►          Sweet Rascal          ►          Madison County Bridges          ►          The last thing to do in Krabi          ►          Hexantanzplatz – The Ballroom Of Witches          ►          Lucchio – Tuscan Village On A Hill          ►          Base Camp Extrordinaire          ►          Elisenbrunnen – The Spa Fountain Of Aachen          ►          Red Wood In Rheinau Park          ►          Godesburg on the Rhine          ►          Shirker’s Gallery In Munich          ►          Sarehole Mill On The Tolkien Trail          ►          Knappton Cove Heritage Centre          ►          The Neanderthal Museum In Germany          ►          Michael Jackson Memorial In Munich          ►          Cimetro Monumentale Di Milano          ►          Hohenzollern – The Bridge Of Love          ►          The Atomic Cellar Museum At Haigerloch          ►          Pile Dwellings At Lake Constance          ►          Day Trip from Torgon to Montreux          ►          Fondue in La Jorette          ►          Photos of Residence Les Cretes          ►          Residence Les Cretes LaJorette Torgon          ►          Photos of Torgon          ►          Aigle to torgon bus ride          ►          Aigle Photos          ►          Torgon – A favourite holiday destination in Portes du Soleil


Shirker’s Gallery In Munich

The Feldherrenhalle (Field marshal Gallery)
July 12th, 2016


Though Munich is intimately connected with the life and times of Adolf Hitler, not many tourists would like to spend their limited time walking the Hitler Trail. But there are a couple of places that would pique the interest of any curious traveller. One such is the Shirker’s Gallery in the Druckebergergasse, behind the imposing Feldherrenhalle.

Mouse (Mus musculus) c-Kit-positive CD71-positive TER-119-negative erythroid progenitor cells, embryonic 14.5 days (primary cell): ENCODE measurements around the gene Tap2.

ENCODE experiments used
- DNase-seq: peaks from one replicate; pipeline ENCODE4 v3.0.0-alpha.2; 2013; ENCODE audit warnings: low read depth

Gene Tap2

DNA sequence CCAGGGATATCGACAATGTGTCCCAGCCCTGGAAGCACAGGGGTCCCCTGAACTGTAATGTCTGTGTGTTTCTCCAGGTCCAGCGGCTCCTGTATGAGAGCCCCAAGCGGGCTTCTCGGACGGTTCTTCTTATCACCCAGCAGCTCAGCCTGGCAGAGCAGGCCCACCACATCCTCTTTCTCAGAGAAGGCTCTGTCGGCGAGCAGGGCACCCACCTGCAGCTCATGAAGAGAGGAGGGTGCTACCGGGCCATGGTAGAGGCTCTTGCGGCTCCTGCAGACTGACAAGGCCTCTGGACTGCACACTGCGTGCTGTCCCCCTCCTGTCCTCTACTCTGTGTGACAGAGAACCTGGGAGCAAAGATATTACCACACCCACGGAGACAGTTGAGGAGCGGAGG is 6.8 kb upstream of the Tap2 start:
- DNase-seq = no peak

The Feldherrenhalle (Field marshal Gallery) is at one end of the Odeon Platz. It was a memorial to the heroes of the Bavarian Army until Hitler staged his infamous ‘Putsch’ there in November 1923. Though his movement was defeated and 16 Nazis were killed, he returned ten years later and took charge of the site. A very large monument was built in memory of those 16 men who were killed, which was surmounted by a swastika and an eagle. Two S.S. guards stood on constant duty at the memorial. Pedestrians were forced to give the Nazi salute ‘Heil Hitler’ every time they passed that way. But there were many who refused to do so and made a detour behind the building, through the Druckebergergasse. In 1945, the U.S.Army demolished the structure.


To commemorate this act of resistance, the City of Munich commissioned Sculptor Bruno Wank to design a 50-metre long silver line made up of brass cobblestones called Pflasterstiene, to trace the path of the Shirkers. Most people who trample over this line may not even be aware of its history.


The other forgotten spot is the memorial plaque of George Elser on the Bergerbraukellar of the City Hilton Hotel. He was the first man who exploded a bomb to kill Hitler during one of his speeches on November 8th, 1944. Hitler had left the venue, but the bomb killed eight Nazis and wounded many more. Elser was captured and spent his life in prison until he was executed in Dachau in April 1945. The commemoration plaque is lit up for a few minutes on November 8th, every year. The George Elser Plaza is the area where he once lived.

By Eva Bell

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